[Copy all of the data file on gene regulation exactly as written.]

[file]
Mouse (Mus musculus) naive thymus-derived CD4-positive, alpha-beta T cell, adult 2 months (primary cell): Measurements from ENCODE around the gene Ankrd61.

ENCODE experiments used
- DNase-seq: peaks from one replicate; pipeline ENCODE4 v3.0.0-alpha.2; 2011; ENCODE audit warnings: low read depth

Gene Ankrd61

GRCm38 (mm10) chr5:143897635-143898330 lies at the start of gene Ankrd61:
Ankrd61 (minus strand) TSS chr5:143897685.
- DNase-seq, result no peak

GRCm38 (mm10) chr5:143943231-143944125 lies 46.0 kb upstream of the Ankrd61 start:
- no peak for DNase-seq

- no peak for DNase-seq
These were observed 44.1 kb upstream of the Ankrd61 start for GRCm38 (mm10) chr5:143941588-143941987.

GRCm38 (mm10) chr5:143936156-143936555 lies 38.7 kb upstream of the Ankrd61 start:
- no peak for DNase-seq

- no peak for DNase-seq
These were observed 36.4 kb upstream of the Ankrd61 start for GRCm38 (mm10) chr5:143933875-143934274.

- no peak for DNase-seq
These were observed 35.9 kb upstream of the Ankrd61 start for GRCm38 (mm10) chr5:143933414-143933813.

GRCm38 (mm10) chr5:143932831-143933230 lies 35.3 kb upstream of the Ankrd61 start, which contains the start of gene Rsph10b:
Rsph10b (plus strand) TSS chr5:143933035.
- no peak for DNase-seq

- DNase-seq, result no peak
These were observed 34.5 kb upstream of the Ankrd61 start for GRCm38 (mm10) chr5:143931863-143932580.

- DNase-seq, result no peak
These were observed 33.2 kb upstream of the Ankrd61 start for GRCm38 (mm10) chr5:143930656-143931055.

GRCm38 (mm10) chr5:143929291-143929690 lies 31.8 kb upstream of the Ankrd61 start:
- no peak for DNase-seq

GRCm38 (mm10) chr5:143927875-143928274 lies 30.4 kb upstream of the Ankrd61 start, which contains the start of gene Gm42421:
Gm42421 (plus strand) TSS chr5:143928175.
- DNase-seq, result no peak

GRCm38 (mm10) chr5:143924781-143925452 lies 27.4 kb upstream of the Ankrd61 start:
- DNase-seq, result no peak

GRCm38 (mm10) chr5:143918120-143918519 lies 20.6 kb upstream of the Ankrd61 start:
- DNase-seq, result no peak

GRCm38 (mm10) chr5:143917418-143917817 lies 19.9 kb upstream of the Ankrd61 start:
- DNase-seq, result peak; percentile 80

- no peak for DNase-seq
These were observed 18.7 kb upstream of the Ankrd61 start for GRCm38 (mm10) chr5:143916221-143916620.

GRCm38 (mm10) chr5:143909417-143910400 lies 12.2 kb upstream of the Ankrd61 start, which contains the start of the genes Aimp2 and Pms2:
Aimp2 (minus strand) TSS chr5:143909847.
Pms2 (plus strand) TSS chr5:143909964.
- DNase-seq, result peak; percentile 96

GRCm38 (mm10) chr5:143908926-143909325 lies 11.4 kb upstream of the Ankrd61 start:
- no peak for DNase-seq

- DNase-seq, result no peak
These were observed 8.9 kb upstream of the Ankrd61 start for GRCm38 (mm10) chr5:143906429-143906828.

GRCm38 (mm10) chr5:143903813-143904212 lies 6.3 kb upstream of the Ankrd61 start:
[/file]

Mouse (Mus musculus) naive thymus-derived CD4-positive, alpha-beta T cell, adult 2 months (primary cell): Measurements from ENCODE around the gene Ankrd61.

ENCODE experiments used
- DNase-seq: peaks from one replicate; pipeline ENCODE4 v3.0.0-alpha.2; 2011; ENCODE audit warnings: low read depth

Gene Ankrd61

GRCm38 (mm10) chr5:143897635-143898330 lies at the start of gene Ankrd61:
Ankrd61 (minus strand) TSS chr5:143897685.
- DNase-seq, result no peak

GRCm38 (mm10) chr5:143943231-143944125 lies 46.0 kb upstream of the Ankrd61 start:
- no peak for DNase-seq

- no peak for DNase-seq
These were observed 44.1 kb upstream of the Ankrd61 start for GRCm38 (mm10) chr5:143941588-143941987.

GRCm38 (mm10) chr5:143936156-143936555 lies 38.7 kb upstream of the Ankrd61 start:
- no peak for DNase-seq

- no peak for DNase-seq
These were observed 36.4 kb upstream of the Ankrd61 start for GRCm38 (mm10) chr5:143933875-143934274.

- no peak for DNase-seq
These were observed 35.9 kb upstream of the Ankrd61 start for GRCm38 (mm10) chr5:143933414-143933813.

GRCm38 (mm10) chr5:143932831-143933230 lies 35.3 kb upstream of the Ankrd61 start, which contains the start of gene Rsph10b:
Rsph10b (plus strand) TSS chr5:143933035.
- no peak for DNase-seq

- DNase-seq, result no peak
These were observed 34.5 kb upstream of the Ankrd61 start for GRCm38 (mm10) chr5:143931863-143932580.

- DNase-seq, result no peak
These were observed 33.2 kb upstream of the Ankrd61 start for GRCm38 (mm10) chr5:143930656-143931055.

GRCm38 (mm10) chr5:143929291-143929690 lies 31.8 kb upstream of the Ankrd61 start:
- no peak for DNase-seq

GRCm38 (mm10) chr5:143927875-143928274 lies 30.4 kb upstream of the Ankrd61 start, which contains the start of gene Gm42421:
Gm42421 (plus strand) TSS chr5:143928175.
- DNase-seq, result no peak

GRCm38 (mm10) chr5:143924781-143925452 lies 27.4 kb upstream of the Ankrd61 start:
- DNase-seq, result no peak

GRCm38 (mm10) chr5:143918120-143918519 lies 20.6 kb upstream of the Ankrd61 start:
- DNase-seq, result no peak

GRCm38 (mm10) chr5:143917418-143917817 lies 19.9 kb upstream of the Ankrd61 start:
- DNase-seq, result peak; percentile 80

- no peak for DNase-seq
These were observed 18.7 kb upstream of the Ankrd61 start for GRCm38 (mm10) chr5:143916221-143916620.

GRCm38 (mm10) chr5:143909417-143910400 lies 12.2 kb upstream of the Ankrd61 start, which contains the start of the genes Aimp2 and Pms2:
Aimp2 (minus strand) TSS chr5:143909847.
Pms2 (plus strand) TSS chr5:143909964.
- DNase-seq, result peak; percentile 96

GRCm38 (mm10) chr5:143908926-143909325 lies 11.4 kb upstream of the Ankrd61 start:
- no peak for DNase-seq

- DNase-seq, result no peak
These were observed 8.9 kb upstream of the Ankrd61 start for GRCm38 (mm10) chr5:143906429-143906828.

GRCm38 (mm10) chr5:143903813-143904212 lies 6.3 kb upstream of the Ankrd61 start: